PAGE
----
Sometimes it seems that the crankiest, most pessimistic people stick around the longest. But according to numerous scientific studies, that’s just not true. Those with an optimistic attitude recover from illness and surgery more quickly and live longer, healthier lives.

Years Worth of Positive Proof

Studies have been conducted in the US and Europe on the link between optimism and longevity for decades. In mostly every occurrence, a positive outlook predicts better overall health and life span. Individuals displaying pessimistic attitudes, across the board, have had higher rates of death than their positive-thinking counterparts.
One study, begun around 1965, examined over 7,000 personality tests; students entering the University of North Carolina at that time were given a comprehensive questionnaire, which ultimately determined their level of optimism and pessimism. Over the following 40 years, the study analyzed any deaths, their cause, and results from the personality test. Final Tally: the pessimists had an over 40% higher rate of mortality than the optimists.
Another US study reports the benefits of optimism on, specifically, blood pressure levels. Over 2,500 men and women, aged 65 and older, were tested. Those with the lowest blood pressure, on average, were those with the most positive attitudes.
A 50-year study analyzed the correlation between high optimism and good health. Over 3,000 twin individuals were given personality and general health questionnaires. This research is fascinating because it pointed out that optimism may be linked to a person’s genetic make-up. Nonetheless, the optimists reported excellent mental and physical health decades after their original testing.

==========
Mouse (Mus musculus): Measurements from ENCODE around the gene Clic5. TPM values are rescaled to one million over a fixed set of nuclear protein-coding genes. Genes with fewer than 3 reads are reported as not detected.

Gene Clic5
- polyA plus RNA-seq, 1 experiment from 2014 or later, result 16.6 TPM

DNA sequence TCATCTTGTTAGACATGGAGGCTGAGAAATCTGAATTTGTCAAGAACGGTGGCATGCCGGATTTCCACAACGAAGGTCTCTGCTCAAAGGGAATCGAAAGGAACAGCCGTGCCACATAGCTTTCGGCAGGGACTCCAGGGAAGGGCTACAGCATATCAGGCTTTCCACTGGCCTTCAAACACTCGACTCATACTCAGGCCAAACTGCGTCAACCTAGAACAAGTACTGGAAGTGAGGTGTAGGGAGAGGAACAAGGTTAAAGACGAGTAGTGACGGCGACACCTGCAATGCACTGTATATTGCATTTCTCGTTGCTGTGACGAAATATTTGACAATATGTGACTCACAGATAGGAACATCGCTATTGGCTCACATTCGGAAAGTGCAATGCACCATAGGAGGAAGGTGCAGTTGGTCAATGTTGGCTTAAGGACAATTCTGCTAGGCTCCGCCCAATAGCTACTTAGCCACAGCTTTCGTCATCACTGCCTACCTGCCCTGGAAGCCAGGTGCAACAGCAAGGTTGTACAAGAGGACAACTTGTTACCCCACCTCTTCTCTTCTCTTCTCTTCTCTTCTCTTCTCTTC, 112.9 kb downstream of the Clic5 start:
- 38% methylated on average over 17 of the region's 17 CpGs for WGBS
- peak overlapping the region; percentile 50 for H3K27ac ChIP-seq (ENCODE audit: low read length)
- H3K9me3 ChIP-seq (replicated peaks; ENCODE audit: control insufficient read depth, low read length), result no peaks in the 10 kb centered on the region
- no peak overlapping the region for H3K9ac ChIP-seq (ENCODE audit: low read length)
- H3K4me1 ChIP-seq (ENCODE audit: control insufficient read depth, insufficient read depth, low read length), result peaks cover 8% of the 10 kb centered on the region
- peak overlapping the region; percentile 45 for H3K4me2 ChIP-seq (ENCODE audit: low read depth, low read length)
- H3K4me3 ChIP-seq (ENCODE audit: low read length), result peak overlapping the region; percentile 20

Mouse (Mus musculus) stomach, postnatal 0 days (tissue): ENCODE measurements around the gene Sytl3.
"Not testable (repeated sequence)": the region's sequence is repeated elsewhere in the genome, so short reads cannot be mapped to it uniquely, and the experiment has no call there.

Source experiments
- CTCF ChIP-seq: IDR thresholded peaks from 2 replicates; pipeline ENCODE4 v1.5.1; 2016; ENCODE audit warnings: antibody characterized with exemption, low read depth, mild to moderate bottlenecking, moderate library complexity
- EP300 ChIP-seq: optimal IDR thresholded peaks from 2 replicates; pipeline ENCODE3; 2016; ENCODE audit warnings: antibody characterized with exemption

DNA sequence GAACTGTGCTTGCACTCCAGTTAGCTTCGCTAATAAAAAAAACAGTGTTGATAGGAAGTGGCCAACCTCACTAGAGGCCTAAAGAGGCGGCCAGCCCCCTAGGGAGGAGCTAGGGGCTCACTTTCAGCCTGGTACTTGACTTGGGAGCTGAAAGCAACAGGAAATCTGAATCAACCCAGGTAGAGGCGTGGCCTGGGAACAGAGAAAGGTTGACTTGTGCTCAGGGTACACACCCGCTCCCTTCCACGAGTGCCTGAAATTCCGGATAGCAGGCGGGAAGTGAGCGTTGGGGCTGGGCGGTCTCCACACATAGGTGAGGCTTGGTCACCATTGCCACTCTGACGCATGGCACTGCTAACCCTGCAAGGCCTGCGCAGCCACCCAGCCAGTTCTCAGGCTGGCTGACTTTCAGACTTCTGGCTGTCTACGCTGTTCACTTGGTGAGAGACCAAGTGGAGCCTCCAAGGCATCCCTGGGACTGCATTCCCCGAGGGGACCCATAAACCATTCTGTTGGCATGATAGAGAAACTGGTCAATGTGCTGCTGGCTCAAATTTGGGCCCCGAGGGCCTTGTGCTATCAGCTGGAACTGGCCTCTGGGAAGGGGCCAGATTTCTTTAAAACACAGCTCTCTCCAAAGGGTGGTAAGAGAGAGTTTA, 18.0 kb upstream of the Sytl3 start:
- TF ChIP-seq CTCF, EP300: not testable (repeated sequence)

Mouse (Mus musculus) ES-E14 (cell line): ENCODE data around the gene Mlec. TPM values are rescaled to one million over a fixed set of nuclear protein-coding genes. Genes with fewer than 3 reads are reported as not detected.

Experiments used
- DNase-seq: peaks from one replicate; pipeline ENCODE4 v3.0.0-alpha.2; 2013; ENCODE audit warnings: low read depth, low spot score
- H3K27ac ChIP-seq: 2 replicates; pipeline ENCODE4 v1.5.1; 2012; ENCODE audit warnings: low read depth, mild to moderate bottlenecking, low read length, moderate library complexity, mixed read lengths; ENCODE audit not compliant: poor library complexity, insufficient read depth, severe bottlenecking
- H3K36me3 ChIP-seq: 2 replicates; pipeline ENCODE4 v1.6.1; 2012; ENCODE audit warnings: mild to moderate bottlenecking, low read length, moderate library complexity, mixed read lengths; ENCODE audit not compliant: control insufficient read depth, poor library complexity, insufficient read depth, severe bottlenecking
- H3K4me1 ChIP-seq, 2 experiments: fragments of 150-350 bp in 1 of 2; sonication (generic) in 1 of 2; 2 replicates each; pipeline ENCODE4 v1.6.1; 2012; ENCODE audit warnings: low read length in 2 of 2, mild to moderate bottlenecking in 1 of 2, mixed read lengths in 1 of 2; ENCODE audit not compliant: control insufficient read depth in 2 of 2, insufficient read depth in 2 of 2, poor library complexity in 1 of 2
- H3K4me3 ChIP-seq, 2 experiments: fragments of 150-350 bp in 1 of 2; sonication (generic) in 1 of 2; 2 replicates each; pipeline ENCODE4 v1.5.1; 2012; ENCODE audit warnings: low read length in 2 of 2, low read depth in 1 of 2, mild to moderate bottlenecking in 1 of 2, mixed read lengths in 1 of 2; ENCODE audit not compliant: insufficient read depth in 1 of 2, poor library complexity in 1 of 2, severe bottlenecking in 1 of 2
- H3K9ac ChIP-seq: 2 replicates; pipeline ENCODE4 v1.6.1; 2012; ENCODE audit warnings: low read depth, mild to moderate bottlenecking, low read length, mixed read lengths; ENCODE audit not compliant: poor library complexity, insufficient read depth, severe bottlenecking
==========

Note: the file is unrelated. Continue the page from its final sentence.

New Negative News

A study recently published out of Finland reports the dire results from those with pessimistic outlooks. Specifically, this research focused on participants with (or at high risk of) coronary heart disease. The researchers aimed to analyze links between personality and heart disease (not just physical and behavioral factors.)
After 11 years of observation, those who died from heart disease were significantly more pessimistic than optimistic. This held true for both men and women. The researchers concluded that imbuing a negative attitude provided a substantial risk factor for death from heart disease.

Exploring Various Factors

Optimists tend to lead healthier lifestyles. They build and maintain stronger support systems. University of Miami psychologist Charles S. Carver, PhD, claims optimists are more likely to exercise, and less likely to smoke. Positive-attitude folks tend to have lower levels of the stress hormone cortisol in their blood. All of these factors can certainly reduce the risks associated with heart disease.
A fair question may be: Is optimism a genetic or learned practice? Some studies link positive attitudes with genes. Others show that familial and environmental factors assist in helping an individual to develop an optimistic outlook. And many experts agree that cognitive behavioral therapy may be a tool to increase a person’s level of overall positivity.
Then, it would seem that whether you’re born that way or decide to be that way, optimism is a possibility for anyone. So if optimism correlates to better health, why not choose that path?